Mooring in New Marshlands. The Prophetic Mission of the Passionists in the 21st Century by Fr. Gwen Barde CP
Indeed, Passionists do not stop. They seek new marshlands by vigilantly listening to Christ’s present groaning—with the planet, immigrants and refugees, human trafficking victims, stressed workaholic populace, young people thirsty of relationship and meaning. Pope Francis challenged the Passionists: “…the strength and simplicity of your message…can (very well) speak to today’s society, which has learnt to no longer trust mere words, or let itself be convinced only by facts.
In 1988, Fr. Carl Schmitz, a Passionist working with the B’laan tribes in southern Philippines, was gunned down on the stairs of his mission. Months before that, Fr. Carl received anonymous advices telling him to leave the mountain and go down to the parishes in the city. A priest’s daily job is to be in a church not in houses and farms of rebels, one advice went. Fr. Carl could answer only in his masses. He would say that the daily work of a Passionist is to deliver God’s love—not only in the church but more in those far from church: farms, lakes, copra ovens, and mountain shacks.
Revised October 2021
Khalil Gibran’s ‘Prophet’, when asked to speak about pain, says: “Pain is the breaking of the shell that encloses your understanding. Even as the stone of the fruit must break so that its heart may stand in the sun, so must you know pain” Awakening to the terrible reality of human suffering breaks open our heart. Then love and action in the service of justice becomes possible.
Appreciating and trying to live our first vow as Passionists to keep alive the Memoria Passionis should offer a clue as to how that shell may be broken. It should also give us some tools for critical reflection on our contemporary experience
Paul of the Cross began his great work in a world in transition. The Peace of Westphalia in 1648, less than 50 years before his birth, marked the waning of the political influence of papacy and empire, the two major medieval powers. ‘Enlightenment’ ideas began to make themselves felt. The church would no longer set the agenda; religious communities, dislodged from the center, would find themselves ‘at the edge’. In this world Paul found the drawing force of his life in contemplating the Crucified God. From here came his passion for life. The Crucified One led Paul to the ones he saw as the poorest, those who did not know God’s love and had no hope. Paul saw the name of Jesus on their foreheads.
We are called to continue the great work in a world still rocked by massive change. At the start of the 3rd millennium, "to see reality in our time is to see the world as crucifixion."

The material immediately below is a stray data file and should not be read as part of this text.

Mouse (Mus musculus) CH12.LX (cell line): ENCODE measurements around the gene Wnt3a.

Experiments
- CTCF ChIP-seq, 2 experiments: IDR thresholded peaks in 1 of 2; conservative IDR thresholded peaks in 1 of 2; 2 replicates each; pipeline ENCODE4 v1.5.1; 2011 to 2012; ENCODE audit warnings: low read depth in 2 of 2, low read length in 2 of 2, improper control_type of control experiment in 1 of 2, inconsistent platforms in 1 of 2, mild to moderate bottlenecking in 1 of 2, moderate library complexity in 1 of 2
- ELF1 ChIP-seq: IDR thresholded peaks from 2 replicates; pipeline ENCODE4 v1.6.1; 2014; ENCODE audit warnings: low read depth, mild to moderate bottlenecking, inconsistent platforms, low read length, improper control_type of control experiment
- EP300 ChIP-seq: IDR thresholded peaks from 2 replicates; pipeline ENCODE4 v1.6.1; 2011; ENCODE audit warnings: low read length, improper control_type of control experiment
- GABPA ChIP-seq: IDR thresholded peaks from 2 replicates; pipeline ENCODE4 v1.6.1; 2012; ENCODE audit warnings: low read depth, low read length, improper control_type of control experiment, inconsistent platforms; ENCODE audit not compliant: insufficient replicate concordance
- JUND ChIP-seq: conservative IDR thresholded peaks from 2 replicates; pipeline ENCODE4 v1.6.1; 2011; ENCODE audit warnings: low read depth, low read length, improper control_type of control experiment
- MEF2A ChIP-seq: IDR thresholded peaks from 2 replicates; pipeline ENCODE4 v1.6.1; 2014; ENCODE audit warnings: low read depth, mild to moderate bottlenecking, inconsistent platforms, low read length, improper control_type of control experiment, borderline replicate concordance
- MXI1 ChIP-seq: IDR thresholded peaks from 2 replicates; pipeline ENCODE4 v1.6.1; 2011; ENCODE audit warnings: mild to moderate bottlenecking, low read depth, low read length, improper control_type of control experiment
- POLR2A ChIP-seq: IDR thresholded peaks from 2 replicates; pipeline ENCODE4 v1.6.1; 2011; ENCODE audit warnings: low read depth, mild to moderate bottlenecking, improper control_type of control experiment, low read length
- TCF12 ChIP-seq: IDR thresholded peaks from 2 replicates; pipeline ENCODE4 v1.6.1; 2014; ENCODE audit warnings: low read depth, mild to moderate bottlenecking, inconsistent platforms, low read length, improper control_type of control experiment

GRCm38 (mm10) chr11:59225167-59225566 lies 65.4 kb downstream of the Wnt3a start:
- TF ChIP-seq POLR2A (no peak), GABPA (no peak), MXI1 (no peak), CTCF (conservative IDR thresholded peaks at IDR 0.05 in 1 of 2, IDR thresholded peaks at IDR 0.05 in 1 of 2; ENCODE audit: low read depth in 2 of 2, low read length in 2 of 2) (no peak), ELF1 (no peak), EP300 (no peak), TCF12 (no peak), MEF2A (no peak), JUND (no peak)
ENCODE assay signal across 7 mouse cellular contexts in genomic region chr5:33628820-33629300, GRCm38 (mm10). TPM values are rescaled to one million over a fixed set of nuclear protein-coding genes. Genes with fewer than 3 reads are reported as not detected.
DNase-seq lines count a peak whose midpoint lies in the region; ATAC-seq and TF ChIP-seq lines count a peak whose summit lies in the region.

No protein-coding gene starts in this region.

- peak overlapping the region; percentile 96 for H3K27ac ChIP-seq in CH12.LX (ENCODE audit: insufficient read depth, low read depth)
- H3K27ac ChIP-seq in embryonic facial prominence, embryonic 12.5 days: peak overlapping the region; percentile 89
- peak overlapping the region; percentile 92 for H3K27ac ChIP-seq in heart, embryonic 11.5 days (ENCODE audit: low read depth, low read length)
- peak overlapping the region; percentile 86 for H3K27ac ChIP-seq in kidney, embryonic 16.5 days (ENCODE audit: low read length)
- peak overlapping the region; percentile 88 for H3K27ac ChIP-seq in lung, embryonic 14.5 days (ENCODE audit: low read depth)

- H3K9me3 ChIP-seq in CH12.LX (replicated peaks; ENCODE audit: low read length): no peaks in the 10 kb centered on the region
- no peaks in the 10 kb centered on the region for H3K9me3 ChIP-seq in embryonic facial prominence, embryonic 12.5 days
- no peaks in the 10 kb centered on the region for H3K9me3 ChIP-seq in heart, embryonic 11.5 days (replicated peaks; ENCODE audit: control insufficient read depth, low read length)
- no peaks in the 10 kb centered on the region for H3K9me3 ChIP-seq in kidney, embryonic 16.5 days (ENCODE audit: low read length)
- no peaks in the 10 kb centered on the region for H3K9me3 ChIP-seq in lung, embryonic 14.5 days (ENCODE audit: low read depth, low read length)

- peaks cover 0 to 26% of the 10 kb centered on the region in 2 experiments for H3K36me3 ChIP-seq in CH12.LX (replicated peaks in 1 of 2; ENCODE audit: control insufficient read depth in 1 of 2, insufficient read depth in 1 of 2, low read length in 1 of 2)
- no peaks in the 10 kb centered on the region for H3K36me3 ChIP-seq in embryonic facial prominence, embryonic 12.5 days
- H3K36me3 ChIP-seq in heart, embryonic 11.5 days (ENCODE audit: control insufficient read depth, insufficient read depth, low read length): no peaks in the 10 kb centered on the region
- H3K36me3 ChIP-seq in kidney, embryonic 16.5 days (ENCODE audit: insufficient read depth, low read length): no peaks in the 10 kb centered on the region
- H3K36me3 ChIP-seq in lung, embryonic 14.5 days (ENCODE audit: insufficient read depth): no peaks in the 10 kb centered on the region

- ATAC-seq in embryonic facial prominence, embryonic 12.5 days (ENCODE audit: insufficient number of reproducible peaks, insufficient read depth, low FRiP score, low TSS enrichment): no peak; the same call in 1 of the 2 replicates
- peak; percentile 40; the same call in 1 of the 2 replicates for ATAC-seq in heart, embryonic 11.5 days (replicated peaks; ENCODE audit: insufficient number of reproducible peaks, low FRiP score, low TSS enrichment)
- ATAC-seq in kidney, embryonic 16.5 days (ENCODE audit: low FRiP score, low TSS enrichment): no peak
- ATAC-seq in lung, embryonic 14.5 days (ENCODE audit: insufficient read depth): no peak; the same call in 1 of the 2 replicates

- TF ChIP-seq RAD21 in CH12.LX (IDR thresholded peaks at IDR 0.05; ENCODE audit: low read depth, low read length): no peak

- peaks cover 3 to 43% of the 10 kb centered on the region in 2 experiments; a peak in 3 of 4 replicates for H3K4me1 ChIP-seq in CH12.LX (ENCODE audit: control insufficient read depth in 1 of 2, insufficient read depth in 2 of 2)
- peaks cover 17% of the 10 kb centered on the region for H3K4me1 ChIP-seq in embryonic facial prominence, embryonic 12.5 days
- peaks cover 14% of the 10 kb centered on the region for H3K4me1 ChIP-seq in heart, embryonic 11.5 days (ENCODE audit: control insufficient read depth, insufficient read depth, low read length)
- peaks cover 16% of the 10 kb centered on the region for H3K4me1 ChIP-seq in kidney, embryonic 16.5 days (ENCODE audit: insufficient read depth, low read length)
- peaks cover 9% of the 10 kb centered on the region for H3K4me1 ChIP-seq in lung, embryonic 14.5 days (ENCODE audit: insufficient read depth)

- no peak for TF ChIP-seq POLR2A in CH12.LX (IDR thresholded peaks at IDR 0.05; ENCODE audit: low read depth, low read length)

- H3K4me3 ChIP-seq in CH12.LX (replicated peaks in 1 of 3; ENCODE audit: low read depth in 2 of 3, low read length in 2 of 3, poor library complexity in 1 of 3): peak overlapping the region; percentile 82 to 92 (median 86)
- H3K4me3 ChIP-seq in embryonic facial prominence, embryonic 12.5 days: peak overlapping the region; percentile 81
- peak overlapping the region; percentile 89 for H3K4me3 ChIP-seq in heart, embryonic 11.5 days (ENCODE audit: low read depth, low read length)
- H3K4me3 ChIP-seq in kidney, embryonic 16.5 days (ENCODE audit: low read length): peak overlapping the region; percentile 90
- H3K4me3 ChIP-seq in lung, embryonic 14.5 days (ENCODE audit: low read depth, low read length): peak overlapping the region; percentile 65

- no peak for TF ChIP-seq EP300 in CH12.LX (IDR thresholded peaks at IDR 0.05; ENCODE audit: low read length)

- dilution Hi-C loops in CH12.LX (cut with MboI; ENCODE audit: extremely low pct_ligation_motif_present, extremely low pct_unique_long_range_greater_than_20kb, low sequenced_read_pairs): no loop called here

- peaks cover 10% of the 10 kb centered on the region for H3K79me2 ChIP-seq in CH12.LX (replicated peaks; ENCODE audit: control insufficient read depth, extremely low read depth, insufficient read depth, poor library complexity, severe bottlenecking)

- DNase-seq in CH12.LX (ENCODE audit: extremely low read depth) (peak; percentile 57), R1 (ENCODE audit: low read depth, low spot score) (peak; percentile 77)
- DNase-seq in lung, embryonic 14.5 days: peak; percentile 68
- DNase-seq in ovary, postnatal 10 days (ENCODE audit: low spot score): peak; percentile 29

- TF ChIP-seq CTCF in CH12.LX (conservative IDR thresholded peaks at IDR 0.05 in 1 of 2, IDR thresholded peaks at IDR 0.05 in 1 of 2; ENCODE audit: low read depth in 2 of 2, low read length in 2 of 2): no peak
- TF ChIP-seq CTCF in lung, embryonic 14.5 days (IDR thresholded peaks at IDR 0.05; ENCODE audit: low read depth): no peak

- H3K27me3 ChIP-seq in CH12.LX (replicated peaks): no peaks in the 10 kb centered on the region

The Nonviolent Cross, Jim Douglass, first published 1968; republished by Wipf & Stock, Eugene, Ore. 2006 (Photo: iStock)
We had accomplished so much in just those few days during our 35th Provincial Chapter, June 5 to 11, 2019. We had affirmed many exciting proposals that arose from our Visioning process. Approaching the conclusion of our gathering, Fr. Clemente Barron asked me to help with some language for a final declaration which could be the "icing on the cake" for our time together. I agreed and Clemente crafted most of it. While the declaration was not acted upon during that Chapter, I am happy to celebrate and raise it up again now as it seems so right for the signs of our times.
Clemente reflected that at the Chapter, "Fr. Joachim gave us this stirring image of the statue of St. Paul of the Cross in St. Peter’s Basilica in Rome: St. Paul of the Cross pointing to the Crucifix which he holds in his left hand with his right hand. He does not point to himself. As I reread this reflection, I think this is St. Paul of the Cross pointing to the living crucifix today."
From the declaration:
"It is being at the foot of the Cross where we Passionists are reminded of the cost of redemptive love, as we gaze on the dying Jesus the Christ. The foot of the Cross reminds us to be in solidarity with everyone who has ever lived and who will breathe the air we do in the future. It is the Cross that gives us hope and the courage to commit to creating a better community, a better world and sustaining God’s beautiful creation. As Passionists, we commit to prayer. We also commit to education, advocacy, and action at the local and national scene. We resolve to commit to this work, in our homes, in our neighborhoods, in our cities and states where we live."
Read the entire declaration here.
Pope Francis would be one of the influential Catholic voices in recent years reiterating the need to step outside our known world, and reframe it through the eyes of those on the margins of society. It's an idea that lies at the heart of the Passionist movement. Nicholas Postlethwaite from the Passionists, and post-evangelical poet David Benjamin Blower talk about the places they've lived - and while admittedly speaking from their own experience, they discuss their attempts to adopt a new narrative, where they themselves are not at the center. They talk about how that's changed them, as well as discussing the politics involved in self-awareness, privilege and ideology.
I particularly like the article [in the Passionist newsletter Passio] about “Re-Formed”, two sisters from the black community in Liverpool 8 who have re-bounded from their own experience of prison to work with gangs in inner city Liverpool. I’m proud that by supporting their work, we are able to continue the legacy of Austin Smith CP, the first Passionist I heard of.
It was back in 1989. I was living in Liverpool 8 and volunteering at a couple of local charities working with people with mental health problems.